[JITF2020] Interpreting at LINE
In-house interpreter and translator (English). Graduated from Department of Law, Faculty of Law of Keio University. Master’s degree in Japanese interpreting and translation, Queensland University. NAATI-certified conference interpreter (E to J, J to E). He worked in the legal department of a Japanese advertising firm and experienced overseas projects, etc. During a long business trip to Thailand, he felt strong inspiration to fulfill his dream of becoming an interpreter so he applied to graduate school in Australia. He was accepted and had a fulfilling life studying overseas, but when looking for a job in Japan he found that he was often rejected at the resume screening phase due to his lack of practical experience as an interpreter. Under such circumstances, he eventually joined LINE Corporation in 2018 as a “potential hire.” His boss at the advertising agency once told him that “interpreters are 50% capability and 50% likability.” With this as his motto, he has been trying daily to improve his skills and build up his network.
In-house interpreter and translator (English). Graduated from the Department of English of Tsuda University, majoring in English Literature. Completed the simultaneous interpreting course at Simul Academy. In order to fulfill her childhood dream of becoming an interpreter, she joined Tsuda University, which had an interpreting course. Though she took the interpreting course for one year, she felt it was too difficult for her, so she let go of her dream of becoming an interpreter and started working at an ordinary company after graduation. Unable to give up her dream, she made a firm resolution to become an interpreter while working at an international consulting firm. While regularly attending classes at Simul Academy, she began working as an in-house interpreter for an international retail company. After working in the financial industry for some time, she joined LINE Corporation in 2019. She is doing her very best day after day, remaining keenly aware of her lack of knowledge each time she joins a new industry.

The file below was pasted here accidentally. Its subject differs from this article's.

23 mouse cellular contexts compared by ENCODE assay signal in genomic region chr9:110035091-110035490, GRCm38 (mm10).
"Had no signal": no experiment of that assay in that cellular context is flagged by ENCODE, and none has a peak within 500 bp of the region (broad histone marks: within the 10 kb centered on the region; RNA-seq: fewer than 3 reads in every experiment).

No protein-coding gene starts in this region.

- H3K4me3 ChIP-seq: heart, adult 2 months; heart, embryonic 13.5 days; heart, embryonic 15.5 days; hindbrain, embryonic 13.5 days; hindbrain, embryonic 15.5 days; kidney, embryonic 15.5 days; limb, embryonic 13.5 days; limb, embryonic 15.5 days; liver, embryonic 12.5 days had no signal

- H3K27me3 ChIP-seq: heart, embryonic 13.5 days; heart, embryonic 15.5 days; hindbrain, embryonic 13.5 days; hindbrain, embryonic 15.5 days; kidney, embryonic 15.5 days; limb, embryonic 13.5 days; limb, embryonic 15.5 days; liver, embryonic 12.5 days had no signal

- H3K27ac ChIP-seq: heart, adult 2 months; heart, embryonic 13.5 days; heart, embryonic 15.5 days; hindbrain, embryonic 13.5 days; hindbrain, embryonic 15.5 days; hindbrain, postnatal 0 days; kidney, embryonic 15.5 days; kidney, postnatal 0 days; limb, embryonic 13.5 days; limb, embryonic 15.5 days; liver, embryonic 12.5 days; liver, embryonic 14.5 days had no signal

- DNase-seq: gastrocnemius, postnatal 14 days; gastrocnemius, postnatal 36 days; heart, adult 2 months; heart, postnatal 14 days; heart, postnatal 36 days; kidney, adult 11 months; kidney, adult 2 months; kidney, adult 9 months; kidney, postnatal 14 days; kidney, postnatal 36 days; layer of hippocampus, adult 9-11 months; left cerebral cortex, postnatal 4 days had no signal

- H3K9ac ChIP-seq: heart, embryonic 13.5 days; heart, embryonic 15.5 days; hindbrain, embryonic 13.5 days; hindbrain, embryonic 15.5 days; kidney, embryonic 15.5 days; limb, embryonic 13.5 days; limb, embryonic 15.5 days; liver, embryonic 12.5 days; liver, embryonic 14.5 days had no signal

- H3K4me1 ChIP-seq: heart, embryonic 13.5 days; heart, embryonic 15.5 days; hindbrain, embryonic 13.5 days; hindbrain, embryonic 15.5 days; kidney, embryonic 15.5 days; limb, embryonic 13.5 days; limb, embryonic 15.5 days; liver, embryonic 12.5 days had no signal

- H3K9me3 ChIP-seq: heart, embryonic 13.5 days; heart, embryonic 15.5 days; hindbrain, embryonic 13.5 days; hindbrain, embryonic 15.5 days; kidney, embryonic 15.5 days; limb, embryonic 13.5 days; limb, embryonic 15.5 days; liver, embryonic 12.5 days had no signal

Interpreting at LINE
LINE is a communication app boasting some 83 million monthly active users in Japan. Since its launch in 2011, LINE Corporation, which operates the app, has continued to grow, having now become a tech company with about 8200 employees from more than 30 countries and regions.
In Japan, the three main languages used are Japanese, English and Korean. The Shinjuku office alone has more than 25 interpreters (J-E, J-K) always on site to support communications. Relay interpreting between Japanese, English and Korean often is necessary. Interpretation that is easy for anyone to understand is required at such a workplace where employees of various nationalities have come together. Furthermore, as the company provides a wide range of services such as stock trading, mobile settlement and other financial services as well as virtual currencies, games and travel, the topics of meetings requiring interpreting are also diverse.
What kinds of difficulties are experienced by the interpreters working at LINE, where diverse human resources come together to provide such a variety of services? What makes this work fulfilling? What do they learn from day to day? The speakers will tell what it is really like to work as English interpreters at LINE.